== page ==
We have written often about the value of XRF analysis of metals and that XRF analyzers provide a fast, accurate, and most importantly, a nondestructive method to test the purity and composition of metals, alloys, geochemical materials etc.
One reader recently asked: “What’s the difference in terms of accuracy between the XRF and Chemical Assay percentages? Is there a difference of 5 to 10% gap between both?”
We asked one of our application scientists to address the question, and we found out that there is no generic answer to this question.
According to our expert, it depends on several factors, including the:
- level of concentration
- type of sample (metal, plastics, geological sample)
- form of the sample (particle size for powders)
- concomitant elements
Generally, heavier elements are slightly more accurate than lighter ones. Accuracy in the range 0.1 to 100% is higher than in the range 1 ppm to 1000 ppm; accuracy “out of the box” is generally better for metals than for minerals and plastics. Accuracy will also be better if a powder sample has low particle size or if a massive sample is flat.
As a rule of thumb the accuracy “out of the box” given by the difference between XRF value and assay can be as good as 0.2 to 0.5% for gold in jewelry, whereas the accuracy out of the box for minerals can be within 20% of the lab assay or even more if the sample is not homogeneous enough.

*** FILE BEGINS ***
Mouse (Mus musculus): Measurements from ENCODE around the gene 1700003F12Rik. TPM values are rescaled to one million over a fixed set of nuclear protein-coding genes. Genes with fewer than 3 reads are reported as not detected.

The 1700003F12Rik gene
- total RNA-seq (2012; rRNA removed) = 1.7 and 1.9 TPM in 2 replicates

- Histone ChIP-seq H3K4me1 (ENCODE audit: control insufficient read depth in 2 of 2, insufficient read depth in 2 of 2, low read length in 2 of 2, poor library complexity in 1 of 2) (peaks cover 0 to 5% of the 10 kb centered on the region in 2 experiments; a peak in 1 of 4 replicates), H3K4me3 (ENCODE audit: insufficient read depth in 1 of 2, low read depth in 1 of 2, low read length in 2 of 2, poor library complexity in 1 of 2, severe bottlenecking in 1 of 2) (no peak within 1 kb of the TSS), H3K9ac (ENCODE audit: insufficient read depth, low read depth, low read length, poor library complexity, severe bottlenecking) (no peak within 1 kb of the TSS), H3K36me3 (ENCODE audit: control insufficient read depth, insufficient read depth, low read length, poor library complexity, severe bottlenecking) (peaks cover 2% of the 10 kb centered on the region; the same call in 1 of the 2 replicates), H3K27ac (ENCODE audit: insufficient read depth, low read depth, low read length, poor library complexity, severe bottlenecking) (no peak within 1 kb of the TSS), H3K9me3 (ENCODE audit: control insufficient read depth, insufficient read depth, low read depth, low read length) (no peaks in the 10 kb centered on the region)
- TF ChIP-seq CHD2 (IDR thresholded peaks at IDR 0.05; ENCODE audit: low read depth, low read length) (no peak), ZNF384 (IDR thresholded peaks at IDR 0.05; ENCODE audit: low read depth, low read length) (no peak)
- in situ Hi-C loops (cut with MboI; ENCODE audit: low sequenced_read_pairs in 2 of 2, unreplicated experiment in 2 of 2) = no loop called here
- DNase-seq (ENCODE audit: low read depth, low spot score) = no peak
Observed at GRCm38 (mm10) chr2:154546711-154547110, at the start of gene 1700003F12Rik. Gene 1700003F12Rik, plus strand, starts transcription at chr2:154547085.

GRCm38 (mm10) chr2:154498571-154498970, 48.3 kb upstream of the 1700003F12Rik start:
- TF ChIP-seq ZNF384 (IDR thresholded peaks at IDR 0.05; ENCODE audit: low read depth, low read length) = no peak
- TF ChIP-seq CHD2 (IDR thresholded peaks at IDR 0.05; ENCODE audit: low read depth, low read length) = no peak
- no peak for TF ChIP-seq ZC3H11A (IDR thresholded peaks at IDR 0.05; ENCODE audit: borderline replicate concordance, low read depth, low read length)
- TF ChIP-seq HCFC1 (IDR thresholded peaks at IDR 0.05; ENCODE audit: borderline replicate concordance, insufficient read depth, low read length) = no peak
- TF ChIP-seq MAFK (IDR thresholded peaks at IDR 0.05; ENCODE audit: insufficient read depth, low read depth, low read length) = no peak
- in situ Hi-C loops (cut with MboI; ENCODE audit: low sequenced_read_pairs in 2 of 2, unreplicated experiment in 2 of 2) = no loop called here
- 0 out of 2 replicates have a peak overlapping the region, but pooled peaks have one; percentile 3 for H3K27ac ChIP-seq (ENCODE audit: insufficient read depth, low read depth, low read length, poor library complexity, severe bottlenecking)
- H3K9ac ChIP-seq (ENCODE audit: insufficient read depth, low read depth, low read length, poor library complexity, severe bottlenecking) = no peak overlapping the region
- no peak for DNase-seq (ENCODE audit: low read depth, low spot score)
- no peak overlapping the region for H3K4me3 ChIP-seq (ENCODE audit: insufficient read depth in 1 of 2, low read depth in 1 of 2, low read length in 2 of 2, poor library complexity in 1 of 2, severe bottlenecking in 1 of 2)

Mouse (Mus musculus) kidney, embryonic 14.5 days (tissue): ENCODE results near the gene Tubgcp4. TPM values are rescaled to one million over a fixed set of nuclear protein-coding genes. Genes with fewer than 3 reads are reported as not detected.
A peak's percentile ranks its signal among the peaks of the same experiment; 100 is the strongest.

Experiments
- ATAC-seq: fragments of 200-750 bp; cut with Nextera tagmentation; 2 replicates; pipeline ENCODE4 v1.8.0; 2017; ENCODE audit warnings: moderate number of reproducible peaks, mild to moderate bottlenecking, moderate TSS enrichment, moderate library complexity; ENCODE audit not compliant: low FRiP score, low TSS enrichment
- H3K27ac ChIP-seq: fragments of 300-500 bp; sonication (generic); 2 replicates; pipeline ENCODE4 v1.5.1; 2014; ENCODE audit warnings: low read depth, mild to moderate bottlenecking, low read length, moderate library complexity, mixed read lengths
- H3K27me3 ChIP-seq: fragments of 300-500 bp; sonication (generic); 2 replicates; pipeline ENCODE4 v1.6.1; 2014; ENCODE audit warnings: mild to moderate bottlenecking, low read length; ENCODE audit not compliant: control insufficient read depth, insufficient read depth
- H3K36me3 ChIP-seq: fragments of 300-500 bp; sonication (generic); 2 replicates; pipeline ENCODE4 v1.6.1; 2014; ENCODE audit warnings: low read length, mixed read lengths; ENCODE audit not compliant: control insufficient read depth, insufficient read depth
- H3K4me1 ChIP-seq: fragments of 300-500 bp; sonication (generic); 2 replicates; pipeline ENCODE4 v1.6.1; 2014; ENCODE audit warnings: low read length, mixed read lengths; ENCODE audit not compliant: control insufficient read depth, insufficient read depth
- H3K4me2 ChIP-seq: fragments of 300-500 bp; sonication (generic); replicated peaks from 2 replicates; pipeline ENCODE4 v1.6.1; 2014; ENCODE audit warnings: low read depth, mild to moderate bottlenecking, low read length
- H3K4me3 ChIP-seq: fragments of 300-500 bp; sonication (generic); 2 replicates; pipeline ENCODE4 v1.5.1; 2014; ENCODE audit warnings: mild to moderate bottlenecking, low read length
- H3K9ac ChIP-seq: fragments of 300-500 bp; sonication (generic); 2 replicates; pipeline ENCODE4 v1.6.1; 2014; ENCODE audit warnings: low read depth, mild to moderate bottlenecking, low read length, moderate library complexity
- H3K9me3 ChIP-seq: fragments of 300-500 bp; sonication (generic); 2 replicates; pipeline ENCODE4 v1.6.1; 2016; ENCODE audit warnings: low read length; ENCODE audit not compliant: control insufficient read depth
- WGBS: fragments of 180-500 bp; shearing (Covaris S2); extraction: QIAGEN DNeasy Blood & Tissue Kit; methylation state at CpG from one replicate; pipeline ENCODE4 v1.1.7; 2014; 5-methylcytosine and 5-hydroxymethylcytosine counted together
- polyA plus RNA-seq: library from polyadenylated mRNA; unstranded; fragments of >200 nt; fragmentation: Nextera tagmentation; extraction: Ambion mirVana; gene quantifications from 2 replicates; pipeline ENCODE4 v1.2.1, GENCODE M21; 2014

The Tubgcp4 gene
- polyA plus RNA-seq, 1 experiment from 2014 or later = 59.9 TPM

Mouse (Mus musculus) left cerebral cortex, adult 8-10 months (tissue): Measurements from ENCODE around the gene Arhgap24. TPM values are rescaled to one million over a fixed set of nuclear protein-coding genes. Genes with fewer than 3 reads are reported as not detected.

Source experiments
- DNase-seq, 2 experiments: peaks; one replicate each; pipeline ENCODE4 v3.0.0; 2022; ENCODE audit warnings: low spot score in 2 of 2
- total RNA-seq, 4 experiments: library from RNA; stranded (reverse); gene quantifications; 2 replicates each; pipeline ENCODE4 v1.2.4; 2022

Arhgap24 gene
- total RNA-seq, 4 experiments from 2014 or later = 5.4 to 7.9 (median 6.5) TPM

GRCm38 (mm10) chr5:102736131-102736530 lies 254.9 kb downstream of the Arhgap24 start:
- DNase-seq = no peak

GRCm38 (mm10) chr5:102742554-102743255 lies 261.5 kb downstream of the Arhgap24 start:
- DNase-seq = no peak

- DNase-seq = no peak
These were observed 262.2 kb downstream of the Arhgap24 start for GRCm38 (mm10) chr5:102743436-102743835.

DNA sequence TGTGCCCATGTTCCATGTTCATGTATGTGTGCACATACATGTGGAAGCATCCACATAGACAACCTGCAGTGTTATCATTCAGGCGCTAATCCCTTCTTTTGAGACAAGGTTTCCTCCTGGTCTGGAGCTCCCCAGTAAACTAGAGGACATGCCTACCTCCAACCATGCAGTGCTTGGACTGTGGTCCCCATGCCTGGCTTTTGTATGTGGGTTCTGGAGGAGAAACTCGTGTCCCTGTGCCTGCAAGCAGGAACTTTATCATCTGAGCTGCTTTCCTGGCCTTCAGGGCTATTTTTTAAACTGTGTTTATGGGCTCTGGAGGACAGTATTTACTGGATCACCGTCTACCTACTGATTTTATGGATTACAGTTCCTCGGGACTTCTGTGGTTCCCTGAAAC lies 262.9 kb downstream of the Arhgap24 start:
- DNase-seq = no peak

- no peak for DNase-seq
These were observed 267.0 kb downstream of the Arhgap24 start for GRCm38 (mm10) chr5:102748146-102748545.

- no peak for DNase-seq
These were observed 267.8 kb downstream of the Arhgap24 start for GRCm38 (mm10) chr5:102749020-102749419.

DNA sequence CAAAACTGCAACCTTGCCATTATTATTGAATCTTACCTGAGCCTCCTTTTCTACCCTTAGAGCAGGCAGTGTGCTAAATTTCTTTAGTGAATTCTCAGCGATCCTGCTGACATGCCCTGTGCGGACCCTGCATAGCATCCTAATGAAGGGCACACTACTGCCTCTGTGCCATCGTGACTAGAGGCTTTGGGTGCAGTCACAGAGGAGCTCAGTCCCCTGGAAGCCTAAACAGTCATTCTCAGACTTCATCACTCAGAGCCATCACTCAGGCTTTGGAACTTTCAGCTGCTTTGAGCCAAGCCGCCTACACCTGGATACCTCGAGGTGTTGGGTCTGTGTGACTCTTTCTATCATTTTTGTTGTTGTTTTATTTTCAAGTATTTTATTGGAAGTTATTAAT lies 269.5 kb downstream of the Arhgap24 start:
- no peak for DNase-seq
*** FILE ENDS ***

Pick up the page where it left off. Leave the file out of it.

Accuracy can also be improved by adjusting the response of the instrument for a given type of material using reference samples with known concentrations and applying type standardization.
We hope this clarifies the expectation.
XRF Analysis and Precious Metals and Jewelry
There are additional reasons to use XRF analyzers and not chemicals like acid when it comes to analyzing precious metals, especially jewelry, though. The traditional acid test for gold consists of placing a small drop of strong acid, such as nitric acid, onto the metal’s surface. This type of testing could leave a mark on the jewelry, and the acid itself is dangerous to your skin because it is corrosive. Acid testing is not exact and does not give an exact karat count, nor tells you what other alloying elements make up the composition of the metal. In addition, unless you put a deep scratch in the jewelry, it is difficult to determine if gold plating is present. We put together an infographic with 8 reasons jewelers should not use acid to test jewelry.
XRF also quickly provides the exact karat weight and percentages of all elements within an item – easily identifying non-standard, under-karated, and even advanced counterfeit material that acid testing is incapable of differentiating.
About XRF Technology
If you are not a scientist, and want to learn more about XRF technology, then this free eBook – XRF in the Field: XRF Technology for the Non-Scientist – is for you. It is written by an expert in X-ray fluorescence (XRF) techniques, and explains the technology in an easy-to-understand manner. Some of the topics covered include:
- The basics of XRF and how it works
- Benefits of XRF
- Strengths and limitations of portable analyzers
- Applications of portable XRF technology